A final recent study worth mentioning was one conducted by Charles University of Prague anthropologists Jan Havlicek and Pavlina Lenochova, who actually answered the age-old question of whether carnivorous people smell worse to us than vegetarians. In other words, “the aim of this study was to test the effect of red meat consumption on axillary odor hedonicity.” In a 2006 article published in the journal Chemical Senses, Havlicek and Lenochova convinced seventeen disease-free, nonsmoking male students ranging in age from nineteen to thirty-one years to eat strictly defined diets. (They were paid about $35 for their participation in the study, a real bargain.) Half of the participants were assigned to the “meat” condition for two weeks, and the remaining half to the “non-meat” condition for this period.
During the first ten days, these males could choose from a list of prepared meals and had to select at least one main dish out of the list every day. “The individual dishes were elaborated,” write the authors, “to differ in meat content only (e.g., vegetable risotto/pork risotto).” The final three days of the special diet were even stricter; during this time, the participants were hand-served lunch and dinner to precisely control for their dietary intake—the meat group, for example, was observed wolfing down a 100-gram red meat dish for each main course. To rule out other possible factors, Havlicek and Lenochova forbade the participants from sleeping in the same bed as their partner, engaging in rigorous exercise, using perfume, deodorants, antiperspirants, aftershave and shower gels, eating garlic, onions, chili, pepper, vinegar, blue cheese, cabbage, radish, fermented milk products and marinated fish, consuming alcohol or other drugs—and even from having sex (those who confessed to such venal sins were excluded from the final data analyses). After two weeks on either the “meat” or “non-meat” diet, participants then switched to the other diet for the following two weeks, so that each man’s body odor was assessed on both diets.
At each two-week interval, thirty female students from the same university were asked to inhale the scent of cotton pads that had been affixed to the men’s underarms the entire day before. I don’t know whether it would have been worse being one of the male “odor donors” in this study and having to change my diet so drastically for such an extended length of time, or being a female odor judge and having my delicate olfactory sense pierced by even a moment of such miasmic horrors. (By the way, the women received a perfume tester and a chocolate bar for their help.) The ends justified the means, though, at least for the sake of vegetarian males in Prague. We now know that, even independent of where women are on their menstrual cycles, the “odor signatures” of men on a non-meat diet are perceived by fertile women to be less intense, more pleasant and more attractive than their meat-eating peers.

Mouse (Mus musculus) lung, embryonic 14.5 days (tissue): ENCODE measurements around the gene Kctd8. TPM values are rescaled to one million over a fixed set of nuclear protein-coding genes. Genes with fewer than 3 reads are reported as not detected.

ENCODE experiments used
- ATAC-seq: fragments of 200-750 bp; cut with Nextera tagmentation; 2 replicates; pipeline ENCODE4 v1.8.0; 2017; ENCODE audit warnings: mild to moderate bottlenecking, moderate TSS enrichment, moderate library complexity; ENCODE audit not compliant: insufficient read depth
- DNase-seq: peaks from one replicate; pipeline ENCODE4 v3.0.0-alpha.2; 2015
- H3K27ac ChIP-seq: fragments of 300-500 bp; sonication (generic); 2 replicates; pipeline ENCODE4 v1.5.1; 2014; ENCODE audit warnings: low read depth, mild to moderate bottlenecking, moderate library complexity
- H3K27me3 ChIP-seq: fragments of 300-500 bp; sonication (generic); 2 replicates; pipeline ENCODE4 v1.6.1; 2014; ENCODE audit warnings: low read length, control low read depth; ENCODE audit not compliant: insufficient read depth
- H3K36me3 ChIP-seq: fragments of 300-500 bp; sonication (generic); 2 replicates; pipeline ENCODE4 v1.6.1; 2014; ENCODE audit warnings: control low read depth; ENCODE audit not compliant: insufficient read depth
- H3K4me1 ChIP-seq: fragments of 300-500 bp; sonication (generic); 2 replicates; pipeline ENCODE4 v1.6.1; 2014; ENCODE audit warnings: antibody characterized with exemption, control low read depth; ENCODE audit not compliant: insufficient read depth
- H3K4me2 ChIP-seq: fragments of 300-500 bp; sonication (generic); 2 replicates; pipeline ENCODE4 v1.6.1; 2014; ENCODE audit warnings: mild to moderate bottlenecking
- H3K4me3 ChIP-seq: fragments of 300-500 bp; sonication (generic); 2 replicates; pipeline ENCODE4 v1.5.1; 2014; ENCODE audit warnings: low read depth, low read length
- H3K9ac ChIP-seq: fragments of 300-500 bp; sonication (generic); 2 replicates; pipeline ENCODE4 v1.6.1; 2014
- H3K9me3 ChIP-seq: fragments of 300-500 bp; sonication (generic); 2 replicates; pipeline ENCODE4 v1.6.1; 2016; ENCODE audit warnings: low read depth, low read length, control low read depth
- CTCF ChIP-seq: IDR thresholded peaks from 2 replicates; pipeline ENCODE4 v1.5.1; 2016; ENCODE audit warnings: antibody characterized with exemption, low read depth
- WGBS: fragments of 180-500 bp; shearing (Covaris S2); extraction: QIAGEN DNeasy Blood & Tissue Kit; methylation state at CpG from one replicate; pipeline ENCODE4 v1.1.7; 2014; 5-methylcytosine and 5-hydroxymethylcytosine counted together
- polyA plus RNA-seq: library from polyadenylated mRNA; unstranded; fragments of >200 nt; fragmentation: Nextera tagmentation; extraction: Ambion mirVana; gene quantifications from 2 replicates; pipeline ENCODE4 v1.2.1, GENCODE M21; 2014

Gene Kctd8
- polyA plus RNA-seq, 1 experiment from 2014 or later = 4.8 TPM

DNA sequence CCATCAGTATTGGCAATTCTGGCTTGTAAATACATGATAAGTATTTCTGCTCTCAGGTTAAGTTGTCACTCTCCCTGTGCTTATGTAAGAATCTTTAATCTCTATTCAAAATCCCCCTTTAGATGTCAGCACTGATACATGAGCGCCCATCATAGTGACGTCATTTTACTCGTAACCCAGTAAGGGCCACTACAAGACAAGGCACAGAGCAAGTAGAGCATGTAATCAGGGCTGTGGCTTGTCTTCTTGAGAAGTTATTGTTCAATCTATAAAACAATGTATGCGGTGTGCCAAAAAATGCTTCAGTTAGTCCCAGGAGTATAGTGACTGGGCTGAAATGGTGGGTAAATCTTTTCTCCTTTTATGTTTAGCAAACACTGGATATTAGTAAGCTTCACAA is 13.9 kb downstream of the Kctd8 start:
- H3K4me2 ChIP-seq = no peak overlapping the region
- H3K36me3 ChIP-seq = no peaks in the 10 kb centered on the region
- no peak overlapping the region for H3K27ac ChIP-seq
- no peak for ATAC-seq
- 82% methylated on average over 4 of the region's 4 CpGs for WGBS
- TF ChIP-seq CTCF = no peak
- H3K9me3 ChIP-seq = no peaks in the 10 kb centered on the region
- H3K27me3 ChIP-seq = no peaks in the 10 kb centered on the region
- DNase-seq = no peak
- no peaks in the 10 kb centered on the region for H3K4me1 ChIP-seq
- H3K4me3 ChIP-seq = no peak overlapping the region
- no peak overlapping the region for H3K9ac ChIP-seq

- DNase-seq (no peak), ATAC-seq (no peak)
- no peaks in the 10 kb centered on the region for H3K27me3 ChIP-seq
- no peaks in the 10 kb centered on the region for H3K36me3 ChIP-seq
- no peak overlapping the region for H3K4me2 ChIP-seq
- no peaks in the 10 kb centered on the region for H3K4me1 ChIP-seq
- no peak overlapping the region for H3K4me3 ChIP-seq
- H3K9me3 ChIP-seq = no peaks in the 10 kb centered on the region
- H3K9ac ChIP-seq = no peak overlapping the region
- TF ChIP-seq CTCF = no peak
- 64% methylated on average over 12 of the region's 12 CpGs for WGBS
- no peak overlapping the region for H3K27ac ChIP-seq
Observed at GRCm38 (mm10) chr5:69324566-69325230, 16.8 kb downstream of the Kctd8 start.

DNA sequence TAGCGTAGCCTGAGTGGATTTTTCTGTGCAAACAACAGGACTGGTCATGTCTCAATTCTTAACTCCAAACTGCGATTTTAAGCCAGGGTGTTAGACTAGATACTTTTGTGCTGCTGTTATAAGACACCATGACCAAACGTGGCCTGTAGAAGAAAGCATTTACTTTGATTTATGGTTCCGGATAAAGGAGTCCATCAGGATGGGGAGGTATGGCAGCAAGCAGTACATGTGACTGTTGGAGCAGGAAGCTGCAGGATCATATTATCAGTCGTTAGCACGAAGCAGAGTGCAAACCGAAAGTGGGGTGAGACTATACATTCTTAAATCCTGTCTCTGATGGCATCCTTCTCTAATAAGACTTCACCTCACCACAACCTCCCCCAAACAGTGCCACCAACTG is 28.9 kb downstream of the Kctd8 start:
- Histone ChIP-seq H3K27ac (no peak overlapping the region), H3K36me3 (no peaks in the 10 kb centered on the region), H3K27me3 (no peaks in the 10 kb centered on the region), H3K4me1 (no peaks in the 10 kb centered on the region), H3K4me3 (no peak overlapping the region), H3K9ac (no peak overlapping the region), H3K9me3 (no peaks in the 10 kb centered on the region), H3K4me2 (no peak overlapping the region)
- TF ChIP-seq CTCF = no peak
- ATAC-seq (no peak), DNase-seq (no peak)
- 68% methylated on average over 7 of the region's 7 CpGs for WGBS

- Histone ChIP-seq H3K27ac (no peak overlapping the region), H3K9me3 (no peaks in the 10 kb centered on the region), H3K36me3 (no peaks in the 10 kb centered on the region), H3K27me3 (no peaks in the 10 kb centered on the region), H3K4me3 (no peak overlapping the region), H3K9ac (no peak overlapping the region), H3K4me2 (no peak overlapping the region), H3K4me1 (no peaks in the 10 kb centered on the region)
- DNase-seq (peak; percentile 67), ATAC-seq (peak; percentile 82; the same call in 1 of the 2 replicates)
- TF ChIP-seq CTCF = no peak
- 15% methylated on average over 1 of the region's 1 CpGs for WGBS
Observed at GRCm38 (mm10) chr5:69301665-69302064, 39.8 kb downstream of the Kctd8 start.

Now, if you’ll excuse me, I have the sudden urge to take a shower.
In this column presented by Scientific American Mind magazine, research psychologist Jesse Bering of Queen's University Belfast ponders some of the more obscure aspects of everyday human behavior. Ever wonder why yawning is contagious, why we point with our index fingers instead of our thumbs or whether being breastfed as an infant influences your sexual preferences as an adult? Get a closer look at the latest data as “Bering in Mind” tackles these and other quirky questions about human nature. Sign up for the RSS feed or friend Dr. Bering on Facebook and never miss an installment again.